I listened with interest to the most recent episode of Mark Schaefer and Tom Webster’s Marketing Companion Podcast (an excellent addition to your lineup if you listen to marketing podcasts) in a discussion about authorship and who we write for. A commercial, corporate blog doubtlessly has done its homework and designed personas for who the corporation writes for. I know we do this on the work blog I co-write for SHIFT Communications. This isn’t a corporate blog, though.
But who is this blog written for? The short answer: me. I write down things here that I want to remember, write down little words and phrases that I want to save for the purposes of recalling later. I write ideas down that I eventually want to incorporate into talks and presentations. Yes, I could do this in Evernote (and that’s where many blog posts start) but you can’t Google your Evernote notebook. I can Google my site for the vague hint of an idea I wrote down a few years ago and find it more easily.
I blog here daily not for search traffic, not for a keyword list I need to hit, but because it keeps me sharp. My writing skills don’t rust. Blogging is like a mental workout every day. Can I come up with something new? Can I synthesize data into something coherent? Can I figure out what an announcement from a respected company or person means for me as a marketer? If you want to blog successfully for a long period of time, you have to write for yourself first and foremost.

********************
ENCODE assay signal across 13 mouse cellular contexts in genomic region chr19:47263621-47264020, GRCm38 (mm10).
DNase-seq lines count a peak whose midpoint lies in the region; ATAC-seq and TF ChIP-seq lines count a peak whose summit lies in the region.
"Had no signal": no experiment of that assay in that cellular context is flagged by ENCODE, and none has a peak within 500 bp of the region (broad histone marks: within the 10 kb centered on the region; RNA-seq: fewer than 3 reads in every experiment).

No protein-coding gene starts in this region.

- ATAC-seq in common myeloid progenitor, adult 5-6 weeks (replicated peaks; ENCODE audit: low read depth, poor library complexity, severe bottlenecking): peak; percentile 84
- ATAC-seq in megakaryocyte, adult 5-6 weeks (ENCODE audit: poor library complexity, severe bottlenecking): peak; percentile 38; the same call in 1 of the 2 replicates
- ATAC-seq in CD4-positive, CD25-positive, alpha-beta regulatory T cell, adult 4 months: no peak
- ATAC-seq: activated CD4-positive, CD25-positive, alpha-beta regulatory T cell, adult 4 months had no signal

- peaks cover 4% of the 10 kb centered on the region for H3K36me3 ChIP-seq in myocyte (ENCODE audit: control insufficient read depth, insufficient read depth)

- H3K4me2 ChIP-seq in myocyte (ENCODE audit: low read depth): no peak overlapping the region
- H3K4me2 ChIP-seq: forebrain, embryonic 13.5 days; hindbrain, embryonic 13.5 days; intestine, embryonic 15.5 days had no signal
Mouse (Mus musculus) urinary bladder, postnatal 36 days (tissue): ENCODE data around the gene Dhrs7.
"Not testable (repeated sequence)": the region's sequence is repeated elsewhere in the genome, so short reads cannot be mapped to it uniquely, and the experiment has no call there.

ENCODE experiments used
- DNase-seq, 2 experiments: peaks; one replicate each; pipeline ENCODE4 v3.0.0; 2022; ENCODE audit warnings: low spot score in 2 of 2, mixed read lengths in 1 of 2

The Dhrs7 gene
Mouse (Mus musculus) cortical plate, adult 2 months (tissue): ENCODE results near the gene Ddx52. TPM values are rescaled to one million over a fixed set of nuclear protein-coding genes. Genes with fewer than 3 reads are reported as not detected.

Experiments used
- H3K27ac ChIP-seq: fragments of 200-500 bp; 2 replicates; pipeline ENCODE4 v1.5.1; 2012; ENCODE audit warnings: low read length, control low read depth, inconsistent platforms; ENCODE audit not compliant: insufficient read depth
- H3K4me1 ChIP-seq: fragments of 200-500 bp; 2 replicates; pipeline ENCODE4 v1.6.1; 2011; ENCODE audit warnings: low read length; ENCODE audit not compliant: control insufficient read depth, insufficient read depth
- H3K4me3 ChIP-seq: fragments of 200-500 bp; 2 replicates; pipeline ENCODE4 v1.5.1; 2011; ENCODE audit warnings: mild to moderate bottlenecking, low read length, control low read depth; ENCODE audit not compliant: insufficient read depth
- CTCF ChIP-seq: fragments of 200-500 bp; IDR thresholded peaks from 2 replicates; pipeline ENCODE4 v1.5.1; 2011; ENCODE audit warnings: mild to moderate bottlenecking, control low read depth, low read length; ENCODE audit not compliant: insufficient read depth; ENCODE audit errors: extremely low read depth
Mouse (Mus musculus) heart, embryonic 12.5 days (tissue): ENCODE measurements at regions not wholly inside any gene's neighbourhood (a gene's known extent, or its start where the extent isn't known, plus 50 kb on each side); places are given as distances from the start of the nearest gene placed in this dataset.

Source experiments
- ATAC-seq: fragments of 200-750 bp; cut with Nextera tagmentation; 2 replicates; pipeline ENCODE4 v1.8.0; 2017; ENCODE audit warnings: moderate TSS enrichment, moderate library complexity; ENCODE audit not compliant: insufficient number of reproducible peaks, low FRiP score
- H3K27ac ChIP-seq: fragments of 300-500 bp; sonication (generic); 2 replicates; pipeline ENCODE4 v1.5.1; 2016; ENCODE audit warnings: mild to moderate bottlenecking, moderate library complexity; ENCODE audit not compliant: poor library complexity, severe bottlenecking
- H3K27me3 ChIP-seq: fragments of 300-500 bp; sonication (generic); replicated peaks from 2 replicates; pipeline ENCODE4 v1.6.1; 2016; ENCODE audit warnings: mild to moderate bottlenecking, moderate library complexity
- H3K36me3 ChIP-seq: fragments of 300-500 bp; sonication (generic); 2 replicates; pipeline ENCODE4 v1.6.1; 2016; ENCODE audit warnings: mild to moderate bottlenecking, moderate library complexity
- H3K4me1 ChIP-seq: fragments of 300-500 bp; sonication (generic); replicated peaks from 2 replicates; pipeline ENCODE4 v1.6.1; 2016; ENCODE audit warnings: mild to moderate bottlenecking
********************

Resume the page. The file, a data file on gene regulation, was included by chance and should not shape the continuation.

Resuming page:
I see selfies on Facebook of friends post-workout every day. This blog is my mental workout selfie, but the difference is that hopefully, you get a little stronger, too.
You might also enjoy:
- Best Practices for Public Speaking Pages
- The Evolution of the Data-Driven Company
- How To Set Your Consulting Billing Rates and Fees
- Transforming People, Process, and Technology, Part 1
- How to Set Your Public Speaking Fee
Want to read more like this from Christopher Penn? Get updates here:
Get your copy of AI For Marketers